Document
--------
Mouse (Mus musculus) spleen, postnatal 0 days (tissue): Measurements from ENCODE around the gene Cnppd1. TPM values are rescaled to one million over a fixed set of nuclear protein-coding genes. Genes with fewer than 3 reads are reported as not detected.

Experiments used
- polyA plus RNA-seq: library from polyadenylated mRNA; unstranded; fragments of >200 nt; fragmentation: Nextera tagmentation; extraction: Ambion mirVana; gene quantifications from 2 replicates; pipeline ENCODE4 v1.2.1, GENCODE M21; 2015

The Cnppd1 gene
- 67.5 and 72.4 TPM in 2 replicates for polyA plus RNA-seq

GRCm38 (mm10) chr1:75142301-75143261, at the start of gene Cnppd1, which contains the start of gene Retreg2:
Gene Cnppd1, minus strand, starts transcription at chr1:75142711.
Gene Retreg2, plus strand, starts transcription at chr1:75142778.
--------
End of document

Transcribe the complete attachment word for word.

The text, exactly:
Mouse (Mus musculus) spleen, postnatal 0 days (tissue): Measurements from ENCODE around the gene Cnppd1. TPM values are rescaled to one million over a fixed set of nuclear protein-coding genes. Genes with fewer than 3 reads are reported as not detected.

Experiments used
- polyA plus RNA-seq: library from polyadenylated mRNA; unstranded; fragments of >200 nt; fragmentation: Nextera tagmentation; extraction: Ambion mirVana; gene quantifications from 2 replicates; pipeline ENCODE4 v1.2.1, GENCODE M21; 2015

The Cnppd1 gene
- 67.5 and 72.4 TPM in 2 replicates for polyA plus RNA-seq

GRCm38 (mm10) chr1:75142301-75143261, at the start of gene Cnppd1, which contains the start of gene Retreg2:
Gene Cnppd1, minus strand, starts transcription at chr1:75142711.
Gene Retreg2, plus strand, starts transcription at chr1:75142778.